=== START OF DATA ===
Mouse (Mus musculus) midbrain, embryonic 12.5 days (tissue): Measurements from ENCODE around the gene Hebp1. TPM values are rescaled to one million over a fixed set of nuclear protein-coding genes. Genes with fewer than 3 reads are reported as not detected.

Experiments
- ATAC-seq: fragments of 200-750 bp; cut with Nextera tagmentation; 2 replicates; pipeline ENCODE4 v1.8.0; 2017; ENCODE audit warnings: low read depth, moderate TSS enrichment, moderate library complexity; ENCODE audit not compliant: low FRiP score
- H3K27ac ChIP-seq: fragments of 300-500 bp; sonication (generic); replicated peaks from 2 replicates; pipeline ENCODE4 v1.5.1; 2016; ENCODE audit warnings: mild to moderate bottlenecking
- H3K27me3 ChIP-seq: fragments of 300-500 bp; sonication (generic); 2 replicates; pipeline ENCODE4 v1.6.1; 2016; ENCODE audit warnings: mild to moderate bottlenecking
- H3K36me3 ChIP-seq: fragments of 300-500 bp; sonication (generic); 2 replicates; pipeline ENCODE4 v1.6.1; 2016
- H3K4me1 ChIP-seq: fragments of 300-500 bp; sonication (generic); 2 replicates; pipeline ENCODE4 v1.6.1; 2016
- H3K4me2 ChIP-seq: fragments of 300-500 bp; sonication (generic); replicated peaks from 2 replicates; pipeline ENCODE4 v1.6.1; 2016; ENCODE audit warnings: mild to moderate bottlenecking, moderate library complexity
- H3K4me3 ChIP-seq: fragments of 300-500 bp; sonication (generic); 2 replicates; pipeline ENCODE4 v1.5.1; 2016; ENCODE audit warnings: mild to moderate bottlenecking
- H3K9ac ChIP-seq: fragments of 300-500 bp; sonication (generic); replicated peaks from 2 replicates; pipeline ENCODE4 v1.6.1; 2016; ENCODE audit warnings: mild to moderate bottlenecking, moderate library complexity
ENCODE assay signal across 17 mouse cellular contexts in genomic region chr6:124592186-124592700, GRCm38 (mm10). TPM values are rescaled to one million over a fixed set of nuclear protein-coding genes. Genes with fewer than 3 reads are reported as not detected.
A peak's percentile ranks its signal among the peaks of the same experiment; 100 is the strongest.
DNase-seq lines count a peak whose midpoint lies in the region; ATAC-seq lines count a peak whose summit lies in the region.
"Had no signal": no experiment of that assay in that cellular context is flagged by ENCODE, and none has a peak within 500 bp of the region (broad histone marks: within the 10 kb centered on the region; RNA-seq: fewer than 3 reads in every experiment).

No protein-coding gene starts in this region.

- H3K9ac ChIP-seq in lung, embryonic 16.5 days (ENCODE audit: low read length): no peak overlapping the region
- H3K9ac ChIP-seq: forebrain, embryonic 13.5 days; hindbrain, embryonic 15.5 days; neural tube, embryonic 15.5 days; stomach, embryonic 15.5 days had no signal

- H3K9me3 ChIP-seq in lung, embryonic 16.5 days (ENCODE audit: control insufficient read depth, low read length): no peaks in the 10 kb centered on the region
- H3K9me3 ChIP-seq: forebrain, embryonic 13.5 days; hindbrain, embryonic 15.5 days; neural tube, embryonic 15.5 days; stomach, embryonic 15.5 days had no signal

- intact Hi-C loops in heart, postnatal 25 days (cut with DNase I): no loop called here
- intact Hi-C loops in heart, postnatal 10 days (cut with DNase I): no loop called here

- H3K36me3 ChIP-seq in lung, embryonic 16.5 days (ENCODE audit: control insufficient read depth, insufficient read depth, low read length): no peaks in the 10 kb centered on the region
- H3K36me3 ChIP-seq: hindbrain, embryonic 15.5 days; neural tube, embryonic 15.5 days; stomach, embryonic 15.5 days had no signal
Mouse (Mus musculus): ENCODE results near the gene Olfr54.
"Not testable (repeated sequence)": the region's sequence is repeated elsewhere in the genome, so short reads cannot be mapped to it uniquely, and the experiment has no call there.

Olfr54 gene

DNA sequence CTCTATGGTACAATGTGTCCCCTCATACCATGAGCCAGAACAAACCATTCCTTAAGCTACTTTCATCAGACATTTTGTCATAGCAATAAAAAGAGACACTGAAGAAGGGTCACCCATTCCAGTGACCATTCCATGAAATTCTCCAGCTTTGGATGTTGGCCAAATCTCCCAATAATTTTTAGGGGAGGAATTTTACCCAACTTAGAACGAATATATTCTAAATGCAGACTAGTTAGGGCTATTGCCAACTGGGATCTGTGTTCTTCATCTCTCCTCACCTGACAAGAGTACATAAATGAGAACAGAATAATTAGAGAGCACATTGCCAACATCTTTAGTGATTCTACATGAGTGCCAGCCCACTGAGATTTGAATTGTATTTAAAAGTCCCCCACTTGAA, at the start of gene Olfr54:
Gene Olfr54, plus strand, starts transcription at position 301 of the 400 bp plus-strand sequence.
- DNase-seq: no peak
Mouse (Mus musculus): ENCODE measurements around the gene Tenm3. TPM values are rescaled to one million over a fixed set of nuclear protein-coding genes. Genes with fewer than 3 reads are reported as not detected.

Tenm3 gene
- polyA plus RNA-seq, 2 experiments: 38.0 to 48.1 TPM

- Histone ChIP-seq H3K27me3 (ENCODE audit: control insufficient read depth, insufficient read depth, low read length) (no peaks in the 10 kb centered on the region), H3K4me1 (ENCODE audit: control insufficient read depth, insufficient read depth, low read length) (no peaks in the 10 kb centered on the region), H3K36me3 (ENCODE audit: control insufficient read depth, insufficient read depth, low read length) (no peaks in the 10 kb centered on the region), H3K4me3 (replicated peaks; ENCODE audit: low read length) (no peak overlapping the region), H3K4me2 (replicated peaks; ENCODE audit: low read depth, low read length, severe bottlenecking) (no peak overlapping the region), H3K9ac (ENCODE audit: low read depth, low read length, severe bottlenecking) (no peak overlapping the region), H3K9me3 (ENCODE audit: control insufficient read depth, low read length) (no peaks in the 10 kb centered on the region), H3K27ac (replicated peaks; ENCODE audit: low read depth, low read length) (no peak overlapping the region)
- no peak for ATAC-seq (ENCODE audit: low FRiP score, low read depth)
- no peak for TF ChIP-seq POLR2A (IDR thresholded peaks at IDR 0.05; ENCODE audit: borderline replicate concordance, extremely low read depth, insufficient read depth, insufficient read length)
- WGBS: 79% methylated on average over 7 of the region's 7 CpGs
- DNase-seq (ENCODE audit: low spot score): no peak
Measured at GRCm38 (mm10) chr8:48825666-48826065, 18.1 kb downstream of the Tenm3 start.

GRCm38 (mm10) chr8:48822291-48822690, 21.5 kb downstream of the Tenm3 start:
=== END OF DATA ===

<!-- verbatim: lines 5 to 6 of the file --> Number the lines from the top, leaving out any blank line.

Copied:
- H3K27me3 ChIP-seq: fragments of 300-500 bp; sonication (generic); 2 replicates; pipeline ENCODE4 v1.6.1; 2016; ENCODE audit warnings: mild to moderate bottlenecking
- H3K36me3 ChIP-seq: fragments of 300-500 bp; sonication (generic); 2 replicates; pipeline ENCODE4 v1.6.1; 2016